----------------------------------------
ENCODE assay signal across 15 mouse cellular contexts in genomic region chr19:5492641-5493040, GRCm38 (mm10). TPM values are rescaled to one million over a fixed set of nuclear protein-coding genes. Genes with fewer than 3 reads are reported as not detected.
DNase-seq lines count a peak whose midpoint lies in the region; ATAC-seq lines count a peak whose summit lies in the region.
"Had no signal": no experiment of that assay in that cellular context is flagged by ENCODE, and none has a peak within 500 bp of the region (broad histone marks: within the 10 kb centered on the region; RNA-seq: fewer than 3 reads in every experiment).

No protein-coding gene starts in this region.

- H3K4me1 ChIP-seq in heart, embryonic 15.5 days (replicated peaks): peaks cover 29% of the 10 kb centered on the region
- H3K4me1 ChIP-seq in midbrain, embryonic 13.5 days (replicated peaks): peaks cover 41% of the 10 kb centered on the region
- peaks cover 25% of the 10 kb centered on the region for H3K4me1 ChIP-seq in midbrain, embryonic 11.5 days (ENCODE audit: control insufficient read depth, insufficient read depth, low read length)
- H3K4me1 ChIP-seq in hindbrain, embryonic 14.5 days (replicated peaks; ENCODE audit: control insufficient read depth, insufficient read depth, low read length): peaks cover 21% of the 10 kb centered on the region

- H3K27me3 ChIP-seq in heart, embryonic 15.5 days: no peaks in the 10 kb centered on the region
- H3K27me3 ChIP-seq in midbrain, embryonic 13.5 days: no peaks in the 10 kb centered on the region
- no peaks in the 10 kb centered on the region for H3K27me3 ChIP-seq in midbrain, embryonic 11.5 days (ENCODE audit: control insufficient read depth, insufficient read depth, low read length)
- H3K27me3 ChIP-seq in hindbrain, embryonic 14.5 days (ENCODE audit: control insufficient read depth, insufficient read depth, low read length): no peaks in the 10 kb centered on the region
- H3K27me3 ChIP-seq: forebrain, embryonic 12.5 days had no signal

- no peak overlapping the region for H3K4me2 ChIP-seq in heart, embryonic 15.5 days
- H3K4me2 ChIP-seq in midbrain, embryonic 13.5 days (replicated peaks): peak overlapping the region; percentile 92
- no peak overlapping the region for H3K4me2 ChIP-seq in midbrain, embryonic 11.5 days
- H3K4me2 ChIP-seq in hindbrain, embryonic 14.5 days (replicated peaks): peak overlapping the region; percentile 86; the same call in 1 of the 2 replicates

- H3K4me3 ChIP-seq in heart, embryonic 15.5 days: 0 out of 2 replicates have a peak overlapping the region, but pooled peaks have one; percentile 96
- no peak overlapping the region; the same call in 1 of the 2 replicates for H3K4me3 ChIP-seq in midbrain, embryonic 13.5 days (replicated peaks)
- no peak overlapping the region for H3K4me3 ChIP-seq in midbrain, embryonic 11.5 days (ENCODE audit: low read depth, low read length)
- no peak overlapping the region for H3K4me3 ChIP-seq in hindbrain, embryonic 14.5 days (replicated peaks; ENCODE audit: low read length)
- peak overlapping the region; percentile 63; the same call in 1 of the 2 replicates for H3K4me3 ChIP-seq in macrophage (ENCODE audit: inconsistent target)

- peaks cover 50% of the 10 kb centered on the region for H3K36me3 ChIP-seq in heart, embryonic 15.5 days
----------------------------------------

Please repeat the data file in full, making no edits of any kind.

ENCODE assay signal across 15 mouse cellular contexts in genomic region chr19:5492641-5493040, GRCm38 (mm10). TPM values are rescaled to one million over a fixed set of nuclear protein-coding genes. Genes with fewer than 3 reads are reported as not detected.
DNase-seq lines count a peak whose midpoint lies in the region; ATAC-seq lines count a peak whose summit lies in the region.
"Had no signal": no experiment of that assay in that cellular context is flagged by ENCODE, and none has a peak within 500 bp of the region (broad histone marks: within the 10 kb centered on the region; RNA-seq: fewer than 3 reads in every experiment).

No protein-coding gene starts in this region.

- H3K4me1 ChIP-seq in heart, embryonic 15.5 days (replicated peaks): peaks cover 29% of the 10 kb centered on the region
- H3K4me1 ChIP-seq in midbrain, embryonic 13.5 days (replicated peaks): peaks cover 41% of the 10 kb centered on the region
- peaks cover 25% of the 10 kb centered on the region for H3K4me1 ChIP-seq in midbrain, embryonic 11.5 days (ENCODE audit: control insufficient read depth, insufficient read depth, low read length)
- H3K4me1 ChIP-seq in hindbrain, embryonic 14.5 days (replicated peaks; ENCODE audit: control insufficient read depth, insufficient read depth, low read length): peaks cover 21% of the 10 kb centered on the region

- H3K27me3 ChIP-seq in heart, embryonic 15.5 days: no peaks in the 10 kb centered on the region
- H3K27me3 ChIP-seq in midbrain, embryonic 13.5 days: no peaks in the 10 kb centered on the region
- no peaks in the 10 kb centered on the region for H3K27me3 ChIP-seq in midbrain, embryonic 11.5 days (ENCODE audit: control insufficient read depth, insufficient read depth, low read length)
- H3K27me3 ChIP-seq in hindbrain, embryonic 14.5 days (ENCODE audit: control insufficient read depth, insufficient read depth, low read length): no peaks in the 10 kb centered on the region
- H3K27me3 ChIP-seq: forebrain, embryonic 12.5 days had no signal

- no peak overlapping the region for H3K4me2 ChIP-seq in heart, embryonic 15.5 days
- H3K4me2 ChIP-seq in midbrain, embryonic 13.5 days (replicated peaks): peak overlapping the region; percentile 92
- no peak overlapping the region for H3K4me2 ChIP-seq in midbrain, embryonic 11.5 days
- H3K4me2 ChIP-seq in hindbrain, embryonic 14.5 days (replicated peaks): peak overlapping the region; percentile 86; the same call in 1 of the 2 replicates

- H3K4me3 ChIP-seq in heart, embryonic 15.5 days: 0 out of 2 replicates have a peak overlapping the region, but pooled peaks have one; percentile 96
- no peak overlapping the region; the same call in 1 of the 2 replicates for H3K4me3 ChIP-seq in midbrain, embryonic 13.5 days (replicated peaks)
- no peak overlapping the region for H3K4me3 ChIP-seq in midbrain, embryonic 11.5 days (ENCODE audit: low read depth, low read length)
- no peak overlapping the region for H3K4me3 ChIP-seq in hindbrain, embryonic 14.5 days (replicated peaks; ENCODE audit: low read length)
- peak overlapping the region; percentile 63; the same call in 1 of the 2 replicates for H3K4me3 ChIP-seq in macrophage (ENCODE audit: inconsistent target)

- peaks cover 50% of the 10 kb centered on the region for H3K36me3 ChIP-seq in heart, embryonic 15.5 days